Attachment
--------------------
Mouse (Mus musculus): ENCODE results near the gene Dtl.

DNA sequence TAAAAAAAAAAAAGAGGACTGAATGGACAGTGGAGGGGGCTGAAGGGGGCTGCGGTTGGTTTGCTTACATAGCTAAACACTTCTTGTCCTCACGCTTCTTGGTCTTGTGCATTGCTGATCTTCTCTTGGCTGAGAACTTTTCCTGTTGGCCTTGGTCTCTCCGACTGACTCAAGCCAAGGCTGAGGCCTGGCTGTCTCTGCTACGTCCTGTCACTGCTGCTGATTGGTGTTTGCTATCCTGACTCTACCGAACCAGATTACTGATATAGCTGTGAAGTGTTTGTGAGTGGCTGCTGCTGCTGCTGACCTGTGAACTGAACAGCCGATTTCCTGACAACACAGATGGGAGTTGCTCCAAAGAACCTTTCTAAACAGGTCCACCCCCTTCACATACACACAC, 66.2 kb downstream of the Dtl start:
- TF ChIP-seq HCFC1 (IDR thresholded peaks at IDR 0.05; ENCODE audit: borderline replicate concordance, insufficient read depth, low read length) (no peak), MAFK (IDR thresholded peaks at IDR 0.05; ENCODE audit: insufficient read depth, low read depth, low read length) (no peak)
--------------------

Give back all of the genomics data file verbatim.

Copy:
Mouse (Mus musculus): ENCODE results near the gene Dtl.

DNA sequence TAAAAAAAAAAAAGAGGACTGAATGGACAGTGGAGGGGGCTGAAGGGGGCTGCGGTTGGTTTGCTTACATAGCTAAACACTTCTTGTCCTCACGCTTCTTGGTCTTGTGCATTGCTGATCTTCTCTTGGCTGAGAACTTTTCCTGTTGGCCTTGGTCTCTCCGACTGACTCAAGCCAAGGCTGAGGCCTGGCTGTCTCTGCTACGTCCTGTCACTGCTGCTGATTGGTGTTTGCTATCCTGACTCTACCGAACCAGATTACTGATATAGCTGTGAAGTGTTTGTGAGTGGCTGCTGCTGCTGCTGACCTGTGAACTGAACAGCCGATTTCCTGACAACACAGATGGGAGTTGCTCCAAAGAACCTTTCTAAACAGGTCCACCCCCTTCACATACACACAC, 66.2 kb downstream of the Dtl start:
- TF ChIP-seq HCFC1 (IDR thresholded peaks at IDR 0.05; ENCODE audit: borderline replicate concordance, insufficient read depth, low read length) (no peak), MAFK (IDR thresholded peaks at IDR 0.05; ENCODE audit: insufficient read depth, low read depth, low read length) (no peak)